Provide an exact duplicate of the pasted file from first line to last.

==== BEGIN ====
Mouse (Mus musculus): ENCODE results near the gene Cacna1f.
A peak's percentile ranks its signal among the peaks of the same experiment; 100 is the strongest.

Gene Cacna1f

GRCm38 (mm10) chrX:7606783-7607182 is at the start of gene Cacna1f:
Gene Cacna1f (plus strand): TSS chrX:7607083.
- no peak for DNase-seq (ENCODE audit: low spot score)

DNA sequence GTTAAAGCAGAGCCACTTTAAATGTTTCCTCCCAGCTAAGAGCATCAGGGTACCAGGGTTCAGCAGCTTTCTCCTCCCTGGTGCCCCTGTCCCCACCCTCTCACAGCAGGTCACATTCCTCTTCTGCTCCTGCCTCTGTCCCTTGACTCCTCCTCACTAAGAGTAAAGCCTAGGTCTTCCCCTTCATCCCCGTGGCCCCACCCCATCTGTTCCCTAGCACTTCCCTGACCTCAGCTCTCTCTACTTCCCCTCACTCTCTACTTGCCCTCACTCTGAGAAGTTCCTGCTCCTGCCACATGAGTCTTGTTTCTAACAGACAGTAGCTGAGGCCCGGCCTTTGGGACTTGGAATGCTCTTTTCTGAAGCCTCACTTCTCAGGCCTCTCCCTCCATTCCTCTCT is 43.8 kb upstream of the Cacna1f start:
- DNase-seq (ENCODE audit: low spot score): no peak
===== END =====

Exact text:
Mouse (Mus musculus): ENCODE results near the gene Cacna1f.
A peak's percentile ranks its signal among the peaks of the same experiment; 100 is the strongest.

Gene Cacna1f

GRCm38 (mm10) chrX:7606783-7607182 is at the start of gene Cacna1f:
Gene Cacna1f (plus strand): TSS chrX:7607083.
- no peak for DNase-seq (ENCODE audit: low spot score)

DNA sequence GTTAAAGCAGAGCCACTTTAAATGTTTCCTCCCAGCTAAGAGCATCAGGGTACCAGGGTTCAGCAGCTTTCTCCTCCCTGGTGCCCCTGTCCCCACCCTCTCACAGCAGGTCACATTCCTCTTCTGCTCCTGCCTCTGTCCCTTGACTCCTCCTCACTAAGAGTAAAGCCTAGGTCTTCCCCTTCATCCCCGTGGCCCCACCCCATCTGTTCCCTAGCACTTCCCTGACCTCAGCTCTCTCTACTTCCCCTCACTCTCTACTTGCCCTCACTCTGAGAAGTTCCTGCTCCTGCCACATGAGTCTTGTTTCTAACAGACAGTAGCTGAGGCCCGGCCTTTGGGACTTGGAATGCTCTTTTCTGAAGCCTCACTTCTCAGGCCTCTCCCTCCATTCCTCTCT is 43.8 kb upstream of the Cacna1f start:
- DNase-seq (ENCODE audit: low spot score): no peak